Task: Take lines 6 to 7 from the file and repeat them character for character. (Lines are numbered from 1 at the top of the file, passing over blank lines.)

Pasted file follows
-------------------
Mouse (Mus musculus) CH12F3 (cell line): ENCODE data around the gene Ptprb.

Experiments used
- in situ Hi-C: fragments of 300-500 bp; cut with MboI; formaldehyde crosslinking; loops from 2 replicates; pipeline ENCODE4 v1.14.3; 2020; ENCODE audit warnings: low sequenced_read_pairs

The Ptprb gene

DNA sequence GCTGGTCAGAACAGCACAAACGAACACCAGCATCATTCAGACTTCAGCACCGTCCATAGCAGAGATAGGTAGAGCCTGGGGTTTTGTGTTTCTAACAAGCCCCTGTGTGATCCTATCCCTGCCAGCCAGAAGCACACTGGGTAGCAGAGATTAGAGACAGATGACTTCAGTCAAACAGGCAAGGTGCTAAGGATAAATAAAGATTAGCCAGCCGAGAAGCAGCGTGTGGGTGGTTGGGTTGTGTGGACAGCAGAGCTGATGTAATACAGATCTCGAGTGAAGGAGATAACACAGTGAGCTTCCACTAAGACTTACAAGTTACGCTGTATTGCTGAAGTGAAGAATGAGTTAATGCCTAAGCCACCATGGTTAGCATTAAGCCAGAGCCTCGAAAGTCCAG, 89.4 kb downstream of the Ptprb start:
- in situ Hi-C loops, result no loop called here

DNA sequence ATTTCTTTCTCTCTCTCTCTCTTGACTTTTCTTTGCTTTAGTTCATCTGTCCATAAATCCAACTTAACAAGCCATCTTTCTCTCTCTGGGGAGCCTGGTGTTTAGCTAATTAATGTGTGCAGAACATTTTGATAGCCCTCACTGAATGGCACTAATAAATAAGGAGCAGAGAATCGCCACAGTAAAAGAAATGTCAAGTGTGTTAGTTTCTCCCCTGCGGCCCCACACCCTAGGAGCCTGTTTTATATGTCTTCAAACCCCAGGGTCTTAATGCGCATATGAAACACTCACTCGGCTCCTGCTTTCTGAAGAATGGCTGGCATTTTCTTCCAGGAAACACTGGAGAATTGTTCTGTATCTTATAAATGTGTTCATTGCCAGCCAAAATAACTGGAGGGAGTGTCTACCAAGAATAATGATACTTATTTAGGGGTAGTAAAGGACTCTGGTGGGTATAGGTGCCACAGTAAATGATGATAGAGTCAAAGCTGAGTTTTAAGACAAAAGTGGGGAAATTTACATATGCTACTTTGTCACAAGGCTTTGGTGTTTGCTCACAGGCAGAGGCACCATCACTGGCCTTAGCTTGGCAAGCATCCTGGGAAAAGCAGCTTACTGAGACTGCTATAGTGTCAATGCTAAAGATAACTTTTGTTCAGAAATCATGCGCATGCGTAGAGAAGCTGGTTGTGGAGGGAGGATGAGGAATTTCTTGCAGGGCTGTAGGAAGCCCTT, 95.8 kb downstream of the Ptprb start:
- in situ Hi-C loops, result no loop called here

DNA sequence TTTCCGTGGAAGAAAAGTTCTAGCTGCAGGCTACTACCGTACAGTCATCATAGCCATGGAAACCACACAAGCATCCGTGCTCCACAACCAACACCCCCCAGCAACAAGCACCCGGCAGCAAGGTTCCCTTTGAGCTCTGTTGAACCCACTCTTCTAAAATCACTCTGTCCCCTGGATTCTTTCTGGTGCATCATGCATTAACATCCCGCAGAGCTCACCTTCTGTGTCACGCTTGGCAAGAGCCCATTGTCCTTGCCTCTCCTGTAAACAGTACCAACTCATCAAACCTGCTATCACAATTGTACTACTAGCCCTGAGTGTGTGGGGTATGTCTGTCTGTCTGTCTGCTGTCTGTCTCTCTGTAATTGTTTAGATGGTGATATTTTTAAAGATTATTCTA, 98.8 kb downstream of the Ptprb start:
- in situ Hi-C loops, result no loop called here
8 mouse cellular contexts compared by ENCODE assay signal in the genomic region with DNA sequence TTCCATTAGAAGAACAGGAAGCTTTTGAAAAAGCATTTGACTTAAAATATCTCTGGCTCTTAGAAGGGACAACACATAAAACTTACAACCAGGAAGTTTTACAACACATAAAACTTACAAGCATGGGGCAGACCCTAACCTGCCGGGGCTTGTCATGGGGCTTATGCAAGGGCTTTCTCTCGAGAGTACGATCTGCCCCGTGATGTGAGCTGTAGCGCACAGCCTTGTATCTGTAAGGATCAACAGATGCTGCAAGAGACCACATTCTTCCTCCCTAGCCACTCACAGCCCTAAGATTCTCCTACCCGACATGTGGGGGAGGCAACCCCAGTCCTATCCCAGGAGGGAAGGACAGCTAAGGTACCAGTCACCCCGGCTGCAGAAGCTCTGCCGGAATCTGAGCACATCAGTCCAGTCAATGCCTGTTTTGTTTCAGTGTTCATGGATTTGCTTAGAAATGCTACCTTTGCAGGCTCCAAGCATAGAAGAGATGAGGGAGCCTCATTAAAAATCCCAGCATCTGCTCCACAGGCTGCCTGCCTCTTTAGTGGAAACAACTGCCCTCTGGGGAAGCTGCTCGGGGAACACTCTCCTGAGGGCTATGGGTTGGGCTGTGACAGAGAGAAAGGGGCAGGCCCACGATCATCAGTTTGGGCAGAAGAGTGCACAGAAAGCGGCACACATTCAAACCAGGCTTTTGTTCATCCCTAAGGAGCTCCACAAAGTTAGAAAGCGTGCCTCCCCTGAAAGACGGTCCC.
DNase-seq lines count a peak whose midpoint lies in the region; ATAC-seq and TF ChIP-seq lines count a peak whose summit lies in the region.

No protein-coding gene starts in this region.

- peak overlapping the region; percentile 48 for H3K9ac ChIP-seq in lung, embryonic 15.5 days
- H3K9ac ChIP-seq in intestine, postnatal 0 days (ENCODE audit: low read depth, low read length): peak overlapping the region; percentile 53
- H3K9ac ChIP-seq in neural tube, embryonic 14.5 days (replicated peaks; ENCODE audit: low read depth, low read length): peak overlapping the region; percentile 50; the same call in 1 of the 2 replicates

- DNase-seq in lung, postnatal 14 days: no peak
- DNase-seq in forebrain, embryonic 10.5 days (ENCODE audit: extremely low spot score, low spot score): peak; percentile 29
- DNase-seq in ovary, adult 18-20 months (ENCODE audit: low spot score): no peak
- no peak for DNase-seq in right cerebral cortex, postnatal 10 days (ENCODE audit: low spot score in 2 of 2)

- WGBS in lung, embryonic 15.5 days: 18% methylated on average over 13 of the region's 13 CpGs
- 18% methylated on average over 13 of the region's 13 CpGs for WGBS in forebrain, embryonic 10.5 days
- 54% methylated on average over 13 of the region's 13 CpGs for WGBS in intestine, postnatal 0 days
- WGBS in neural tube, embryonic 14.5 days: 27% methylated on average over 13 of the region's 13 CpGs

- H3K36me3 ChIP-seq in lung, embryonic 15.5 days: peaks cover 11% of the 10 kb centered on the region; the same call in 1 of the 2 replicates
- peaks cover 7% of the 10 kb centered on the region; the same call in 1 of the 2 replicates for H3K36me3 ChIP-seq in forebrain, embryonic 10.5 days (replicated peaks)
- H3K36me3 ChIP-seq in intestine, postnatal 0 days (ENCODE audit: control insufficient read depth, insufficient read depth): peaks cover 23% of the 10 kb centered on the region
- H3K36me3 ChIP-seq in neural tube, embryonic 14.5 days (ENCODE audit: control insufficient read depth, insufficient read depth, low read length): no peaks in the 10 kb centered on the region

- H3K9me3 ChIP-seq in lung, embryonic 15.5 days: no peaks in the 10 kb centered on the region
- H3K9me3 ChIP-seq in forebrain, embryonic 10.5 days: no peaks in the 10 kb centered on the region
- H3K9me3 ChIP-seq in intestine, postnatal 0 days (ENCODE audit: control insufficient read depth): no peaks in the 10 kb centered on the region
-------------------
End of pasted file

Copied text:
- in situ Hi-C loops, result no loop called here

DNA sequence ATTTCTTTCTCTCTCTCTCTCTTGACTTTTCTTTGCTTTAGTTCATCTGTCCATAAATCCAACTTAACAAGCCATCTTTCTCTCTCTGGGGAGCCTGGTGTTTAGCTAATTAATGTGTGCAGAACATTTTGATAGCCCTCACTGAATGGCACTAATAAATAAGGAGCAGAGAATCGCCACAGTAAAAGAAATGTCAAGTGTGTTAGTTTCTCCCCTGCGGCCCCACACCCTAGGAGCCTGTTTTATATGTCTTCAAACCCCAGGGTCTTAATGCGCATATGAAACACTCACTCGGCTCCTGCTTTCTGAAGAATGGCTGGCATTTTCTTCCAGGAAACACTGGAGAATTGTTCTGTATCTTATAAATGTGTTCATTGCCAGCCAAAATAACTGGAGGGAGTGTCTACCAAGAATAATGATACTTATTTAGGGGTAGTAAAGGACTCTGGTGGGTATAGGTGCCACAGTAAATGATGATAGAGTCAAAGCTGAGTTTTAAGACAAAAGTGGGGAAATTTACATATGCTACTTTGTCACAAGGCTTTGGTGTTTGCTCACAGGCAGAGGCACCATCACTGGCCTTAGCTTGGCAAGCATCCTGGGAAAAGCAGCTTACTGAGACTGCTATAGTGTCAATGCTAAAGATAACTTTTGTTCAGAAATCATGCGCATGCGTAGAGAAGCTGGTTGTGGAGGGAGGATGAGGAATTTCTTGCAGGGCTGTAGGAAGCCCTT, 95.8 kb downstream of the Ptprb start: